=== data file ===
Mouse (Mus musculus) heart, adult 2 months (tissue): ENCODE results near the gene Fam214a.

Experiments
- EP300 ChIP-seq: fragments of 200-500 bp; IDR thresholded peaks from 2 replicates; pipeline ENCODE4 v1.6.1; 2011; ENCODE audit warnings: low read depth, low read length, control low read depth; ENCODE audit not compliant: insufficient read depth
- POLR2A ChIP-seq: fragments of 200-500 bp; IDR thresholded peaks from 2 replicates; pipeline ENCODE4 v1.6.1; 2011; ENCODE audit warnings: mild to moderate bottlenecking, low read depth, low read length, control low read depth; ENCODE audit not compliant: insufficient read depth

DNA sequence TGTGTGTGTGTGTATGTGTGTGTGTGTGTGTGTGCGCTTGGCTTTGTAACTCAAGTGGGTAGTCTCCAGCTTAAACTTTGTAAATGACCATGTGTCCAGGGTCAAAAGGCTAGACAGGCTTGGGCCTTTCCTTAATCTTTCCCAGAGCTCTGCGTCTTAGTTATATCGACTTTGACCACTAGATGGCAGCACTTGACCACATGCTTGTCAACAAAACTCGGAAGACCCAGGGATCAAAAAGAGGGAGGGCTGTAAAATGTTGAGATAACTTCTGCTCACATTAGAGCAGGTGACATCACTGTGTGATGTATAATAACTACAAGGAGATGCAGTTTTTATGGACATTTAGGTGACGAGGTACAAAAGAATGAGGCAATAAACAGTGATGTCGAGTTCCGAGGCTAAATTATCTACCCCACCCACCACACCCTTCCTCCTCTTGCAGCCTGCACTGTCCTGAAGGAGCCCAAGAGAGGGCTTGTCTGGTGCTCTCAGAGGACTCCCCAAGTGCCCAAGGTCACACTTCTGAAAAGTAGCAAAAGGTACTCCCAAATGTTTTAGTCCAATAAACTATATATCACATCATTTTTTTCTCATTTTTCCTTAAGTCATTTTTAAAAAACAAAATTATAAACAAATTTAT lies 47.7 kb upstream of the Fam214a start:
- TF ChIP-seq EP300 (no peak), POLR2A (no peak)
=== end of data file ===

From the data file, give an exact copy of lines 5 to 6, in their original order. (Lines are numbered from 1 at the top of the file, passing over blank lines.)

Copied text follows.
DNA sequence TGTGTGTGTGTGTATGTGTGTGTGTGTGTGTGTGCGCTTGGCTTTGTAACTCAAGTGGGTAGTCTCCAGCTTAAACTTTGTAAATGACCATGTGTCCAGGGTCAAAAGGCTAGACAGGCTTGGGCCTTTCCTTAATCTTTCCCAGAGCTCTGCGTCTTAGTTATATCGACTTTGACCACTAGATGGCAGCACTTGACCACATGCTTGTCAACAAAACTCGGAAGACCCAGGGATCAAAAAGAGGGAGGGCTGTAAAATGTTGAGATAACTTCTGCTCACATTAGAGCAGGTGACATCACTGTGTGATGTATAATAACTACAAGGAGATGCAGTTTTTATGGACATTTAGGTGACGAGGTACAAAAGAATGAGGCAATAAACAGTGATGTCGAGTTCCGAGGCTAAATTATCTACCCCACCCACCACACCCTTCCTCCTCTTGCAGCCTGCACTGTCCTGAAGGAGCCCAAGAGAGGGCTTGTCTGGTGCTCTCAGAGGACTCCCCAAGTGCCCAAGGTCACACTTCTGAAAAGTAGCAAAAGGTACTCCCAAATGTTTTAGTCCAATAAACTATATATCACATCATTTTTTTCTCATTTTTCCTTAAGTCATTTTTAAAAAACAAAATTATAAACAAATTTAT lies 47.7 kb upstream of the Fam214a start:
- TF ChIP-seq EP300 (no peak), POLR2A (no peak)